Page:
An Early Amphibicar 
Combination Launch and Automobile
Doubtless there are many automobilists who, while running along the road near an inviting sheet of water, have wished themselves afloat in a power boat, and many power-boatmen whose automobiling instincts have been aroused by the sight of a smooth bit of highway near the water. There is coming from France by steamer a machine that is capable of fulfilling both these wishes, for it is equally at home afloat or ashore -- a practical launch and automobile in one. Chugging through the waters of the lake, the machine can be steered toward the shore and run up the beach under its own power wherever there is a hold for wheels and not too stiff a grade; and vice versa, when the driver gets tired of the road he can turn and plunge into the water again.
This curious device is the work of a French engineer, M. Jules Ravaillier, who has spent years in developing it, and whose final trials of the machine in Paris, where it navigated the Seine and ran on the roads, attracted the attention of the French War Department. An American, George E. Crater, of Stanhope, N.J., saw the machine and was so impressed that he purchased it and also the patent rights for the world; he is bringing it to New York and will shortly have it running on the roads and the roadsteads of New York.
Essentially this boat-automobile consists of a steel power boat mounted on the wheels and running gear of an automobile. A four-cylinder, 20-h.p. gasoline engine, located just under the forward deck, develops the driving power. it drives a shaft and propeller in the usual power-boat way when afloat; when on the road, the shifting of a lever disconnects the propeller and engages a countershaft of the usual automobile type which drives the rear wheels through chains; the counter-shaft projects through stuffing-boxes in the hull. a change-speed mechanism of the usual style gives three forward speeds and reverse, which are available for use with the propeller or with the wheels. The axles, front and rear, pass through water-tight steel tubes in the hull. Wheels are of galvanized steel and have small solid rubber tires. on the road a speed of twenty-two miles an hour can be attains; as a boat, the speed is five and a half miles an hour.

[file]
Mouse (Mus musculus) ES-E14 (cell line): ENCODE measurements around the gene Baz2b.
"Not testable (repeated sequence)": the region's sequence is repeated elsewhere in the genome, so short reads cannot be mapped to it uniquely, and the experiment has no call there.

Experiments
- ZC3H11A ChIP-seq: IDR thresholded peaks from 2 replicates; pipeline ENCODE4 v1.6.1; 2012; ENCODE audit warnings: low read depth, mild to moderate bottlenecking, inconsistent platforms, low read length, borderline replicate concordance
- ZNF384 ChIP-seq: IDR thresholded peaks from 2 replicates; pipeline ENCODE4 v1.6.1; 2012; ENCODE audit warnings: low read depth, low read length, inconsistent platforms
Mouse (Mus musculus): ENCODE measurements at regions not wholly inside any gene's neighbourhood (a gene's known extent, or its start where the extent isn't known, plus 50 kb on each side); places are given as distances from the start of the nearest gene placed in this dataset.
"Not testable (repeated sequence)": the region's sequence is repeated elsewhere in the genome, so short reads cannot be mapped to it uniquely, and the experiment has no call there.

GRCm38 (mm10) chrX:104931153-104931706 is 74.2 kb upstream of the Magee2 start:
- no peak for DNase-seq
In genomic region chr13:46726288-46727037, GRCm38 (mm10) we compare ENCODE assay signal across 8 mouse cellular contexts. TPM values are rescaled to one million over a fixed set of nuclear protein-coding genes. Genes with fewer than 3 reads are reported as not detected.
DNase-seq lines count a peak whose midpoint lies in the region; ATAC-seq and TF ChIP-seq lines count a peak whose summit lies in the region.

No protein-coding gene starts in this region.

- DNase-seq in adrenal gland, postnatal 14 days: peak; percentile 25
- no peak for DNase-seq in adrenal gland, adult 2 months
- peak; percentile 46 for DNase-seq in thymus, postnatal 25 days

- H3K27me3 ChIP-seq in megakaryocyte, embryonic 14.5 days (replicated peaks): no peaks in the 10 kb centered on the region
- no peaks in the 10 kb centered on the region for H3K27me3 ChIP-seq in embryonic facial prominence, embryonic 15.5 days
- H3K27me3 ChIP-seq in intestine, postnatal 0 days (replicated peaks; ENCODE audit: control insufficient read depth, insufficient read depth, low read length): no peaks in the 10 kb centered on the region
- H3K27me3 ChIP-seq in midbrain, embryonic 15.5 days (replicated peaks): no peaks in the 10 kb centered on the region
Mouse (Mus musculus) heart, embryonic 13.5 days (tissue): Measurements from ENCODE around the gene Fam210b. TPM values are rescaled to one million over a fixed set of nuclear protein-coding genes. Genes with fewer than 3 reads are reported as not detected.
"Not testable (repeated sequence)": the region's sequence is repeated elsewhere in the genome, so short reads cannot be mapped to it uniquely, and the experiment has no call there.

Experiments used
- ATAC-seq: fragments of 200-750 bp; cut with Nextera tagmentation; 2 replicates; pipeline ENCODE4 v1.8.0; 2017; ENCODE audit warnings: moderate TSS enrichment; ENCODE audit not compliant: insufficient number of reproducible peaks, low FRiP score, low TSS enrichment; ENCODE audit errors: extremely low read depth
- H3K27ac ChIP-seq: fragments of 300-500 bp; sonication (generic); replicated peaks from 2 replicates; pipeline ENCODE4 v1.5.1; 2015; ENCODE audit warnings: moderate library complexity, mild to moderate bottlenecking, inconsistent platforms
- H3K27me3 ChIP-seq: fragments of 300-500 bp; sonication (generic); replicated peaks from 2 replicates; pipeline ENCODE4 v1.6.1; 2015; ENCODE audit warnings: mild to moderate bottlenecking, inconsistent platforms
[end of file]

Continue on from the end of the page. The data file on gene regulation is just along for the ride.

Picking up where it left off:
A bank as steep as fifteen per cent can be climbed if the surface is reasonably good; but if the bank is very steep or soft, a special device is used. a capstan, near the bow, is driven by the engine through a shaft and worm; a rope fastened to any handy tree or boulder gives something for the powerful capstan to pull on, and the machine is steadily pulled out.
A seat at the after end of the cockpit is large enough for two people, while another seat after this, in a sort of shallow cockpit, will accommodate two more. The driver, skipper, engineer, chauffeur, operator, or whatever he is, steers by wheel which controls both the shore steering gear and the rudder.
(Transcribed from The Rudder, November 1907, p. 847.)
[Thanks to Greg Calkins for help in preparing this page. --LF]
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